Of what use is a garden blog if we are not allowed to complain as well as to brag? I took all your gripes to heart and grieve with you over your losses, especially the lavenders. I did peer closely into the lavender bush (the dead one) and found some fresh green down there, so I suggest you break/snap/cut back the dead parts to allow a fresh come-back later when the weather settles down again. And I notice those little white butterflies flutter in your garden, too; I always thought these are cabbage flies, but I don’t grow cabbages. I do have lots of sweet honeybees kissing the roses and a small lavender on my courtyard, as well as buzzing among the perennials down the lane. A robot mower? Whoever heard tell of such a thing? I had to guffaw out loud.

    Hang in there, Joni, dear friend. It’s the COVID (tongue in cheek).

    Liked by 1 person

    • Joni says:

      Thanks Jo. It is discouraging, and I don’t feel like starting over again. I have heard those called cabbage butterflies too, it’s an old term I think? I know there’s a bit of green in that dead lavender bush – it all needs work, but it’s either too hot or I’ve been too busy. My mother is requiring more help/care so I am there a lot and my yard is out of sight, out of mind and my grasscutter who normally does garden work for me is busy with a wedding this summer. Usually I don’t give up on the yard until August!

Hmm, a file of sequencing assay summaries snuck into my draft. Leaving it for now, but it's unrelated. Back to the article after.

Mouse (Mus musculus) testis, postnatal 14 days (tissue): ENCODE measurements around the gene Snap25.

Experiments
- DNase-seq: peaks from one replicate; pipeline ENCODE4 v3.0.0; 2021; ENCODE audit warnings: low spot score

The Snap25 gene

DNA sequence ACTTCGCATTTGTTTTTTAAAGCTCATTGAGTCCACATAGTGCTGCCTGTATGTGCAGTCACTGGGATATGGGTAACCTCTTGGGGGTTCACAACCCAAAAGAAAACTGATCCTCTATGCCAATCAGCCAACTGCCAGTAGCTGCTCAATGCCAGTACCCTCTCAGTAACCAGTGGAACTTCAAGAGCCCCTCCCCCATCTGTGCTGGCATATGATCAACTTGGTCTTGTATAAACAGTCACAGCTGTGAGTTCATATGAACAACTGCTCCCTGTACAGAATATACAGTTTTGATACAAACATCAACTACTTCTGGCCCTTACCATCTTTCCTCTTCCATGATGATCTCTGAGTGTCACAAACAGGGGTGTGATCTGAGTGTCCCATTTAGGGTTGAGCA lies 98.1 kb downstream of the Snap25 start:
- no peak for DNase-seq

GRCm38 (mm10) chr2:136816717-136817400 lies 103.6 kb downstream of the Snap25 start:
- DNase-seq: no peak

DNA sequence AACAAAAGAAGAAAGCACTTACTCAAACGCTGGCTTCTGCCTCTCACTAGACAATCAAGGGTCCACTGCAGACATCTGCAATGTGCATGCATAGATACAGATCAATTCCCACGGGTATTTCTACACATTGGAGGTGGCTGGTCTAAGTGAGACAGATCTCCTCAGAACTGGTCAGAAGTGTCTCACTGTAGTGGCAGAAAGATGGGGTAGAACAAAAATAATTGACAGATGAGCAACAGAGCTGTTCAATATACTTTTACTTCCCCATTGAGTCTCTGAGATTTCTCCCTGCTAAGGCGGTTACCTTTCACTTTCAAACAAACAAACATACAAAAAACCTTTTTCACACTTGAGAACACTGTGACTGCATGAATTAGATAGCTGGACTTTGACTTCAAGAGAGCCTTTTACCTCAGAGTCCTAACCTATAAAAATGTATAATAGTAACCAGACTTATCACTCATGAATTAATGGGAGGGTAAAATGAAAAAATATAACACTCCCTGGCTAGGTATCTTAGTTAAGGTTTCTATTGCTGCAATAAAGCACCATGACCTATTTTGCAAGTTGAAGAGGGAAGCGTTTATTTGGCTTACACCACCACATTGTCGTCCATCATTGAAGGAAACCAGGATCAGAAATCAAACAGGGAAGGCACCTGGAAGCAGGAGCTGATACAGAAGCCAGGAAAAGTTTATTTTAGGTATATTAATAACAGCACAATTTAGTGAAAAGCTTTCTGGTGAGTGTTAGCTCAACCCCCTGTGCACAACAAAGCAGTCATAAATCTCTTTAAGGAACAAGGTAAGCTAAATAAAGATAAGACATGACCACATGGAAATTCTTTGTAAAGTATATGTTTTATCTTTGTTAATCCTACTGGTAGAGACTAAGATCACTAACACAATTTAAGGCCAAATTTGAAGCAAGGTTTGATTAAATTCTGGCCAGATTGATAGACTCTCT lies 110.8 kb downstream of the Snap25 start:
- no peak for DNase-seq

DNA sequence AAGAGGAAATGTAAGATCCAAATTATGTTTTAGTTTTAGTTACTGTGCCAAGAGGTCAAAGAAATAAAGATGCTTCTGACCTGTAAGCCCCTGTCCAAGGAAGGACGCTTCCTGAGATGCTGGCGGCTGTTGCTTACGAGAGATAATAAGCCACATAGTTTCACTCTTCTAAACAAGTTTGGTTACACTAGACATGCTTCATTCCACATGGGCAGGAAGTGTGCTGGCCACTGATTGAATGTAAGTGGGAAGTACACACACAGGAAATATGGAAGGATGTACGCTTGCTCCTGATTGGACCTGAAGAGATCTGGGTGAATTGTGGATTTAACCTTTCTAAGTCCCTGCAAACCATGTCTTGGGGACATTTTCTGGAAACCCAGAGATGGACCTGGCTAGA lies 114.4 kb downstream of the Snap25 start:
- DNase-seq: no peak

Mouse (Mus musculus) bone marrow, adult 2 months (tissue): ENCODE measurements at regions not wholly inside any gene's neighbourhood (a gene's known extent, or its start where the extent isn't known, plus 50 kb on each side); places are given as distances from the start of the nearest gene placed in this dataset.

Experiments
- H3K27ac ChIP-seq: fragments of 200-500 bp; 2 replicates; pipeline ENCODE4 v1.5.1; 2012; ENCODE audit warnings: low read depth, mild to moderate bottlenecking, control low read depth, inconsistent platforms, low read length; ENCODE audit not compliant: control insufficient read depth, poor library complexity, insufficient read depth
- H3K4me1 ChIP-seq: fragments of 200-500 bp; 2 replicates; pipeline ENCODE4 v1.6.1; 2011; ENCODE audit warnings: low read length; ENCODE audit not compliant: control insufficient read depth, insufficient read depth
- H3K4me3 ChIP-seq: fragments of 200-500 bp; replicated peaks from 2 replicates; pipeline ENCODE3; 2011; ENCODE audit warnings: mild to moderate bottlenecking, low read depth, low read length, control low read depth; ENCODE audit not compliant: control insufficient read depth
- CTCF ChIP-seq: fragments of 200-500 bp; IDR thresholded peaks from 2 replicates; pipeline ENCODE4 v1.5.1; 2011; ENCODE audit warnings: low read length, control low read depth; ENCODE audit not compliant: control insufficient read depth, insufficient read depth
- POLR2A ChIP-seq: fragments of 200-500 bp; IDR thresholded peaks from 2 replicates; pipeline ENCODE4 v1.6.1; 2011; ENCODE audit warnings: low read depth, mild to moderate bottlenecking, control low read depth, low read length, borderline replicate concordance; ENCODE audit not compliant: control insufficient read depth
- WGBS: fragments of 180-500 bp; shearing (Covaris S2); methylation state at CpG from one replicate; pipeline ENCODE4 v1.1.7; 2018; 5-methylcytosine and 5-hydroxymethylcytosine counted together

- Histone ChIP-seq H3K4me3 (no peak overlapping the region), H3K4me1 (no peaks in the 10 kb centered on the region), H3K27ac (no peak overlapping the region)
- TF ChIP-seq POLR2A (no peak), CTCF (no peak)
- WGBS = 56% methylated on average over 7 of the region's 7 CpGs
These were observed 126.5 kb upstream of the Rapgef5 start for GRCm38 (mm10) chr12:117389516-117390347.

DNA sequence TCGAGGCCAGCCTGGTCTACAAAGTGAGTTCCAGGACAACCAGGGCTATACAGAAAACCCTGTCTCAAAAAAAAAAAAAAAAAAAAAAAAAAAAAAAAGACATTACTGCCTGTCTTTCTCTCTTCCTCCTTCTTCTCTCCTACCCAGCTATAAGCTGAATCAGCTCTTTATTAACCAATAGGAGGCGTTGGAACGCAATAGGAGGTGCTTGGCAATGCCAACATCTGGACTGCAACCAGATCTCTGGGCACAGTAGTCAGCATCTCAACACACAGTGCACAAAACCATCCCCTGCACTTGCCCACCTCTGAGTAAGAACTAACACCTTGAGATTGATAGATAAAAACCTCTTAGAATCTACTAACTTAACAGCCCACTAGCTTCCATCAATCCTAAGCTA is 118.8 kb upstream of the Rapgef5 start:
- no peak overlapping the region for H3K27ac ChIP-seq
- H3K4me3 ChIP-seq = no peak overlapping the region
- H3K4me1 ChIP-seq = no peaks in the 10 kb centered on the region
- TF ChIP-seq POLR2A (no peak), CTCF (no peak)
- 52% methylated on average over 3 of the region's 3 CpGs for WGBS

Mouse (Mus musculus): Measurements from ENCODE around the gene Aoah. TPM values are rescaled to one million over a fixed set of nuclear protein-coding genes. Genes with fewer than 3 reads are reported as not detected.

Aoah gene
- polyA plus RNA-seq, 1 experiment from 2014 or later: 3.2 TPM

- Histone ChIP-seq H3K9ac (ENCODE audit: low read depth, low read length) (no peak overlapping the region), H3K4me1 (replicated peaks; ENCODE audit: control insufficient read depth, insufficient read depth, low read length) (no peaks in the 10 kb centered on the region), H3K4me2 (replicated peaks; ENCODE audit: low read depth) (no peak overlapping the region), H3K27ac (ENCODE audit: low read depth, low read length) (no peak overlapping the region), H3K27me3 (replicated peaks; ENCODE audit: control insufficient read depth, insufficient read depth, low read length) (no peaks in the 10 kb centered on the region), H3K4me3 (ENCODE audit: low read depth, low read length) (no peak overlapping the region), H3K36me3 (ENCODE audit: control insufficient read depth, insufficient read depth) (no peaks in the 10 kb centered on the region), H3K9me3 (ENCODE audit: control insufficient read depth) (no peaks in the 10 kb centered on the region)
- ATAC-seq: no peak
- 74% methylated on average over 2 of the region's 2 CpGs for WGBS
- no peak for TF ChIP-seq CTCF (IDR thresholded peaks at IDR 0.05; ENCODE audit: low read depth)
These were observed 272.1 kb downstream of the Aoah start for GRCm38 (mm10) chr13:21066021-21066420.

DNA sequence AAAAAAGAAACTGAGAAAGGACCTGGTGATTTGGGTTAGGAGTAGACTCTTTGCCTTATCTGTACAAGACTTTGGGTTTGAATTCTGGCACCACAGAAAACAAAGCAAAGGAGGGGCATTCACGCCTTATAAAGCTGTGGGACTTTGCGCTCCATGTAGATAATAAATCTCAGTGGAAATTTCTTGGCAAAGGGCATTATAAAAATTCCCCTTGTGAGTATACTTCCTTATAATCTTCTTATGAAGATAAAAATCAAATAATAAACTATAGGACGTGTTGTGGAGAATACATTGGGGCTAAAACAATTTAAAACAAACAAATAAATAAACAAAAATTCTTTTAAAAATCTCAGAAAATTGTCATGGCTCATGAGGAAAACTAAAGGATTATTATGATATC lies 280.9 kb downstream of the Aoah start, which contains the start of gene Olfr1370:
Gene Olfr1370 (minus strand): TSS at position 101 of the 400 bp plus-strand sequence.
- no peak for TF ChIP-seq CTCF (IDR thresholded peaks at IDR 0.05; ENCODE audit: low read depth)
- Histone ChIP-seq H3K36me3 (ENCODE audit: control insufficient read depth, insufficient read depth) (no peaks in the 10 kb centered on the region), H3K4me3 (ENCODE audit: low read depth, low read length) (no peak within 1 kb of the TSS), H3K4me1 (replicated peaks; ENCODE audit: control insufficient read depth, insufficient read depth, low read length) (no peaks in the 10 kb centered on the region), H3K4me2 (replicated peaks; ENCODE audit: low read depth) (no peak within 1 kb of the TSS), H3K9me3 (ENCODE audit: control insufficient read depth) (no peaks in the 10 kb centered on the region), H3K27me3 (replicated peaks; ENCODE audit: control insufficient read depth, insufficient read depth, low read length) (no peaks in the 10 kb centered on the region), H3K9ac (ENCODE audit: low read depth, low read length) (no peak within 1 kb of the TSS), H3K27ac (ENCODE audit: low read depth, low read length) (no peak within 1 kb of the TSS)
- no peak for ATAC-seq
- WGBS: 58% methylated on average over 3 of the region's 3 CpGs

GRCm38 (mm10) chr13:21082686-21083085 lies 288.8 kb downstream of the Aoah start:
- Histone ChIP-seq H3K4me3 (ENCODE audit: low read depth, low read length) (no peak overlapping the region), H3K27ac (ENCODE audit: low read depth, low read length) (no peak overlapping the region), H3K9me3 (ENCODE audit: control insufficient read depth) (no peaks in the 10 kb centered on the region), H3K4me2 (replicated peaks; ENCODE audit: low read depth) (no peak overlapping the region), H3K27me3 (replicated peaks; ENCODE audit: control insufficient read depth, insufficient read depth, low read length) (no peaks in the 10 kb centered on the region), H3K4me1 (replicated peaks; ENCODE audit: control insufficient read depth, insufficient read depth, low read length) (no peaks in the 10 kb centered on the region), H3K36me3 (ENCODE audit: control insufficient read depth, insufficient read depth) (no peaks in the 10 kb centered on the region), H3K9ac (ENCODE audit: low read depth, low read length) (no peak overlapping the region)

Like

  5. Dave says:

    I’d say you did VERY well for a weird weather year, Joni (though I know your standards are exceptionally high based on previous summers). We’re only two months removed from a May snowstorm of 18″ here in Colorado. Now Mother Nature can’t seem to decide what to do. Daily temps close to triple digits (in our Fahrenheit, that is), with occasional days of fog and wind, with rain literally “sprinkled” around the area some afternoons. We’re more concerned about grass than flowers out here (for our horses). It’s coming in okay but not to the point where we have to trim it back. The horses are taking care of that for us 🙂

    Liked by 1 person

    • Joni says:

      That’s part of it Dave – my standards are way too high! I want things to thrive and be happy! I think I remember hearing about that snowstorm. The weather seems wonky all over. I guess you don’t need a Terra Robot if you have horses. I remember a bad drought on the prairies a few years ago where things were so bad that farmers from Ontario shipped hay to the west for free for their cattle and livestock.

      Liked by 1 person